|Microcosm of Shepherd’s Bush Life|
Unexpected treat rounds off a deliciously spicy meal at Red Sea Restaurant
Although the Red Sea might bring images of biblical partings to mind, the Red Sea restaurant on Uxbridge Road is more like a cultural coming-together. It is predominantly African in nature (Ethiopian/Eritrean), but with the Middle East and Europe mixed into the equation, it is a microcosm of Shepherd’s Bush life.
The menu, written in English, Arabic and Amharic, the language of Ethiopia, is long and varied, including everything from spicy Abyssinian dishes to good old spaghetti Bolognese. Even the fussiest eater would find something suitable here. Vegetarians might panic, as, apart from several starters, only two main dishes are flagged up as being meat-free. But look hard enough, and on the page of Abyssinian dishes, there are three or four veggie dishes hiding at the bottom, all unmarked.
We started off with humous and okra which was more Mediterranean than Red Sea, but we also tried the intriguing sounding ‘Fata Tamer’ or ‘bread mixed with dates’. The two main ingredients are grated and then fried together, creating a sweet dish, more like a dessert, but pleasant enough.
Then, we were each served a plate of injera bread, which is flat and pancake-like and made out of teff flour (an Ethiopian/Eritrean cereal crop, rather like millet). The bread has a slightly sour taste, and, frankly, is not something I would be rushing back for. But I would be back in flash for more of the Red Sea Restaurant’s fragrant rice, flavoured with cloves, cumin and cardamom. Once a whole mountain of it had arrived on my plate, the sour bread didn’t stand a chance.
For our main courses, we chose lamb stew and spicy vegetables from the long list of Abyssinian dishes, many of which had a red chilli pepper hanging over them. My dish of five different vegetables, including spinach, brown lentils and yellow peas, was beautifully presented in a terrine and was spicy heaven. The lamb, meanwhile, was heaped up in a bowl on more injera bread, more palatable this time because it had soaked up some of the meat sauce.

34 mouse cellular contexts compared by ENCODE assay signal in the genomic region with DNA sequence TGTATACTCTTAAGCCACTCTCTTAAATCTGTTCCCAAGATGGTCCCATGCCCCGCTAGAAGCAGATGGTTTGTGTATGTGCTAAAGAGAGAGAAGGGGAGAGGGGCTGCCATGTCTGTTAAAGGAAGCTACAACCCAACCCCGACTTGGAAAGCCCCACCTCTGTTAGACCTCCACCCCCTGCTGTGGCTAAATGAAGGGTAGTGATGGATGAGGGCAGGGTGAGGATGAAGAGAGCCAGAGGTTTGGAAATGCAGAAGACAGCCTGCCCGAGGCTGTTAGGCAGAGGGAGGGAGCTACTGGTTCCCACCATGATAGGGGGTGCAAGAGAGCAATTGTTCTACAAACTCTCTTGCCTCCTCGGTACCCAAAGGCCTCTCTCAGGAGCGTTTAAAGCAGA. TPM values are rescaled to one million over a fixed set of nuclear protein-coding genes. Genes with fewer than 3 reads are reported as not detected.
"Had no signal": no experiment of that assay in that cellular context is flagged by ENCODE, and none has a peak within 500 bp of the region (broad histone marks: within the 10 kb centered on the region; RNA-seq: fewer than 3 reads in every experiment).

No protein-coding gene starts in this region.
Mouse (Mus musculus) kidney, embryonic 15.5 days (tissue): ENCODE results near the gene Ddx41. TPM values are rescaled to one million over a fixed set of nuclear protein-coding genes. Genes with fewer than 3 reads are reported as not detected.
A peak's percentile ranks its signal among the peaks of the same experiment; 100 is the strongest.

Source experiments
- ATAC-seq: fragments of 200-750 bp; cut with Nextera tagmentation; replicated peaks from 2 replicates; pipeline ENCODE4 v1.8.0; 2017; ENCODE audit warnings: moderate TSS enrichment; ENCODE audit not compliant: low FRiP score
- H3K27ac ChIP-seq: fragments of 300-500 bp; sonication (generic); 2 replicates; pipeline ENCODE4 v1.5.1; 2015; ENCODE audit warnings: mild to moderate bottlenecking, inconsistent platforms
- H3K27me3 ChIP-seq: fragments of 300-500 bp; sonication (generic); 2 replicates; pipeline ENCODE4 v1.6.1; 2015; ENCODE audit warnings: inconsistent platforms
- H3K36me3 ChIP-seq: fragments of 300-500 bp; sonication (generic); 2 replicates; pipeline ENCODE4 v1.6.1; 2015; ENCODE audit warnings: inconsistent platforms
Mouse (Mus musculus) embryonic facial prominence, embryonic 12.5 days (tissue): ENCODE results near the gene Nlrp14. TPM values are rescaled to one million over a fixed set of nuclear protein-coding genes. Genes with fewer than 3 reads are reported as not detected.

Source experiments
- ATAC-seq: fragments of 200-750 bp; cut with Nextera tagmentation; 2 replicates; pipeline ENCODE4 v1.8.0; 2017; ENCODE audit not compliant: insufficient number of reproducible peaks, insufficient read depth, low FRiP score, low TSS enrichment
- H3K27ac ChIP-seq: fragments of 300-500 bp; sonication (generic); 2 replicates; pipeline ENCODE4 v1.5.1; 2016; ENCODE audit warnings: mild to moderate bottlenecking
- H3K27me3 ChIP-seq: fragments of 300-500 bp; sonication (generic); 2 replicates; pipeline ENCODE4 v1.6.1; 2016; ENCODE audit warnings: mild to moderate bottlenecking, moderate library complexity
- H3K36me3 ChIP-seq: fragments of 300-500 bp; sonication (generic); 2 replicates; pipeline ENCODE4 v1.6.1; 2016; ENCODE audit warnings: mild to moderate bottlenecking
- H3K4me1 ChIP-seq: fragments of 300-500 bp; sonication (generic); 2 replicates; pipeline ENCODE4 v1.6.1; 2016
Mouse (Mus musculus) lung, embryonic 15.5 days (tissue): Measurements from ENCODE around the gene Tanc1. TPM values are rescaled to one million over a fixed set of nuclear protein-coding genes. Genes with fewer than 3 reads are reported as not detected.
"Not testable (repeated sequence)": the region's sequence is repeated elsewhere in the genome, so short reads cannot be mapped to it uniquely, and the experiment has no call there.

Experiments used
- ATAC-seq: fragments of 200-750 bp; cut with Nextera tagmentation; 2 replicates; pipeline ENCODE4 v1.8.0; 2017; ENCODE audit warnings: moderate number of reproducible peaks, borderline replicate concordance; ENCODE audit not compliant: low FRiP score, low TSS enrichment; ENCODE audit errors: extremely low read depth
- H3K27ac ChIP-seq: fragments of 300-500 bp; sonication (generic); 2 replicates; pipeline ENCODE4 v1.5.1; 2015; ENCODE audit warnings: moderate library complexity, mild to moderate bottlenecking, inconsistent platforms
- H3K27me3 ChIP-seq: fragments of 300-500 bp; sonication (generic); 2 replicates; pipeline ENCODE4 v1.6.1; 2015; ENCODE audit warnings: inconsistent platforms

Unlike its geographical counterpart, the Red Sea Restaurant does not offer the best of views, as it sits opposite the Soviet-style tower at the top of Blomfontein Road. If you prefer your scenery to be a little more uplifting, the pictures on the restaurant walls provide a welcome distraction: African scenes, tourist shots of Yemen and a London scene, featuring a Routemaster bus and a black cab. And to add to the African/Middle Eastern/Western visuals, the background music was pop in Tigrinya, one of the many languages of Eritrea.
There was a steady flow of customers at the Red Sea Restaurant on the evening we visited, some eating in, some taking away, many greeted as old friends by the manager. And, indeed, he took great care of his customers, patiently answering our incessant questions and running into the street after one diner who had left his jacket behind.
After our starters and main courses, including the rice mountains, we were so full that we only managed one dessert between us: a muhallabia. This milky pudding, topped with pistachios and sultanas had a rich, rosewater flavour and the lack of space in my stomach was quite regrettable.
Just when we thought we had finished our meal, the highlight of the evening came. We curiously, but guiltily, ordered Abyssinian coffee for £5 – far more expensive than any of the other hot drinks on offer. The manager warned us that it would take a while to make. And so it did.
After about five minutes, the waitress came to our table to proudly show us some smoking coffee beans which had just been roasted from green to brown. And after this came the boiling…20 minutes of it.
I’m guessing the Ethiopians and Eritreans enjoy a fairly relaxed pace of life. As typical takeaway Londoners, we had almost given up hope, when the waitress arrived at our table with a huge, mysterious wicker basket. She took off the lid to reveal…..popcorn and Fox’s glacier mints – presumably a modern addition to the traditional coffee service.
Next came a tray with Turkish-style coffee cups, a smoking incense burner and a clay pot, containing the coffee. I have to admit that after all the roasting, boiling, waiting and ceremony, my expectations of the coffee were extremely high; in reality, the coffee itself was, well, ordinary. Not spicy or aromatic or fragrant or even particularly strong…..just quite plain. We drank six cups out of our clay pot, and there was still plenty left - which explains the price: it’s meant to share.
A very filling dinner for three, including the very special Abyssinian coffee experience, came to just over £40. There’s no alcohol on the menu at the Red Sea.
The Red Sea Restaurant is open 7 days a week from 1200 – 2300 and will soon start opening for breakfast too.